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            Absent right pulmonary artery with coronary collaterals supplying the affected lung.

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              Isolated Unilateral Absence of a Pulmonary Artery

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                Author and article information

                Journal
                CRD
                Cardiology
                10.1159/issn.0008-6312
                Cardiology
                S. Karger AG
                0008-6312
                1421-9751
                2007
                November 2007
                09 February 2007
                : 108
                : 4
                : 314-316
                Affiliations
                Departments of Cardiology, aGebze State Hospital and bIstanbul University, Cerrahpasa School of Medicine, Istanbul, Turkey
                Article
                99101 Cardiology 2007;108:314–316
                10.1159/000099101
                17290102
                © 2007 S. Karger AG, Basel

                Copyright: All rights reserved. No part of this publication may be translated into other languages, reproduced or utilized in any form or by any means, electronic or mechanical, including photocopying, recording, microcopying, or by any information storage and retrieval system, without permission in writing from the publisher. Drug Dosage: The authors and the publisher have exerted every effort to ensure that drug selection and dosage set forth in this text are in accord with current recommendations and practice at the time of publication. However, in view of ongoing research, changes in government regulations, and the constant flow of information relating to drug therapy and drug reactions, the reader is urged to check the package insert for each drug for any changes in indications and dosage and for added warnings and precautions. This is particularly important when the recommended agent is a new and/or infrequently employed drug. Disclaimer: The statements, opinions and data contained in this publication are solely those of the individual authors and contributors and not of the publishers and the editor(s). The appearance of advertisements or/and product references in the publication is not a warranty, endorsement, or approval of the products or services advertised or of their effectiveness, quality or safety. The publisher and the editor(s) disclaim responsibility for any injury to persons or property resulting from any ideas, methods, instructions or products referred to in the content or advertisements.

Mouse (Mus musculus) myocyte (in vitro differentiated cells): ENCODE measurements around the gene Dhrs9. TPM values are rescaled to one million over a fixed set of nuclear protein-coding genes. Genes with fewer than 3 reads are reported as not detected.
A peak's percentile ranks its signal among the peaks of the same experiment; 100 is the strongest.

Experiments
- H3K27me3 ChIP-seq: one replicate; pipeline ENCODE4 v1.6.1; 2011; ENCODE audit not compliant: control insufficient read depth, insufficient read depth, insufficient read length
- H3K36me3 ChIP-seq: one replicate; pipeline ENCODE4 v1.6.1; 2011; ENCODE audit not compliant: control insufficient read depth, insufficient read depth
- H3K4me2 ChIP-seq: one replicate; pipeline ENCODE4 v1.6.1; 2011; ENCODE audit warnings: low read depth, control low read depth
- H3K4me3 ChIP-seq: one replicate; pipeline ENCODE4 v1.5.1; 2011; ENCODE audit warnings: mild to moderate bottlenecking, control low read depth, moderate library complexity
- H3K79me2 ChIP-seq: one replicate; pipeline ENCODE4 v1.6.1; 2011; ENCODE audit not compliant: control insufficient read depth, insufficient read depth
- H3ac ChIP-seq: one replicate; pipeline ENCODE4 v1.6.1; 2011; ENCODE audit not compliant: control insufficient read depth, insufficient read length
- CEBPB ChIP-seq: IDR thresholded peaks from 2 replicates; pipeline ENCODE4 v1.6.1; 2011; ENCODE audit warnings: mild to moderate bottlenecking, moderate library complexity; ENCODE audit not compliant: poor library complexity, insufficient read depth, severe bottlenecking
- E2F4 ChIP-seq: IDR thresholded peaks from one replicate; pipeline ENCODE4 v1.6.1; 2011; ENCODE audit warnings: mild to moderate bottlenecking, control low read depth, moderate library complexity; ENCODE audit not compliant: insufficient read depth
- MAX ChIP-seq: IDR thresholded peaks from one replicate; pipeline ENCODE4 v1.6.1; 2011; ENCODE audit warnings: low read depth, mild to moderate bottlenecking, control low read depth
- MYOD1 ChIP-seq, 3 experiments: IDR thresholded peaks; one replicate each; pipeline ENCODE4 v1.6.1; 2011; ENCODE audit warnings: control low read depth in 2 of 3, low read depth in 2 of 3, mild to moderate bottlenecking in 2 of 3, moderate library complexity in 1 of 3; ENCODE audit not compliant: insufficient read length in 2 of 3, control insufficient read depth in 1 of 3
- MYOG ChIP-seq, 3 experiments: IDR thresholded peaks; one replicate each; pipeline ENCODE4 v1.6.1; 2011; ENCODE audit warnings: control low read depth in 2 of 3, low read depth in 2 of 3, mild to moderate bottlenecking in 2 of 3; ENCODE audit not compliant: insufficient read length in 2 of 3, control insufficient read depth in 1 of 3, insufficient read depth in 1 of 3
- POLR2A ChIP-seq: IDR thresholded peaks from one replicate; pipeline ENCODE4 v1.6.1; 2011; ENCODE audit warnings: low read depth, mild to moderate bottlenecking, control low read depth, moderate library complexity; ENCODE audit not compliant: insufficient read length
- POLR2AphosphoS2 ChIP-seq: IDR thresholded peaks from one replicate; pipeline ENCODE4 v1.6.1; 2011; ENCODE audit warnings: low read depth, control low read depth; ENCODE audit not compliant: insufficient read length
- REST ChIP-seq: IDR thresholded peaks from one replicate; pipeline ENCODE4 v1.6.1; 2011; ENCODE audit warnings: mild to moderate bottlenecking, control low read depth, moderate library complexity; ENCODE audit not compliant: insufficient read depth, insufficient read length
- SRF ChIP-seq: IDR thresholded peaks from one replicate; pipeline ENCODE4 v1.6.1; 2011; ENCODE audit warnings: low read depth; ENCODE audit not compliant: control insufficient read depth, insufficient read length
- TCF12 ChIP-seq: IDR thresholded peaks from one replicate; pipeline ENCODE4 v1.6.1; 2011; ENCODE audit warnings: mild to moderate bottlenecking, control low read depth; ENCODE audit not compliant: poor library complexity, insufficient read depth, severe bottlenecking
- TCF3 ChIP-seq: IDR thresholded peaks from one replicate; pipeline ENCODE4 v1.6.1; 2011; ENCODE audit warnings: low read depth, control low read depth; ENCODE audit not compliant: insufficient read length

Page count
                Figures: 3, References: 19, Pages: 3
                Categories
                Case Report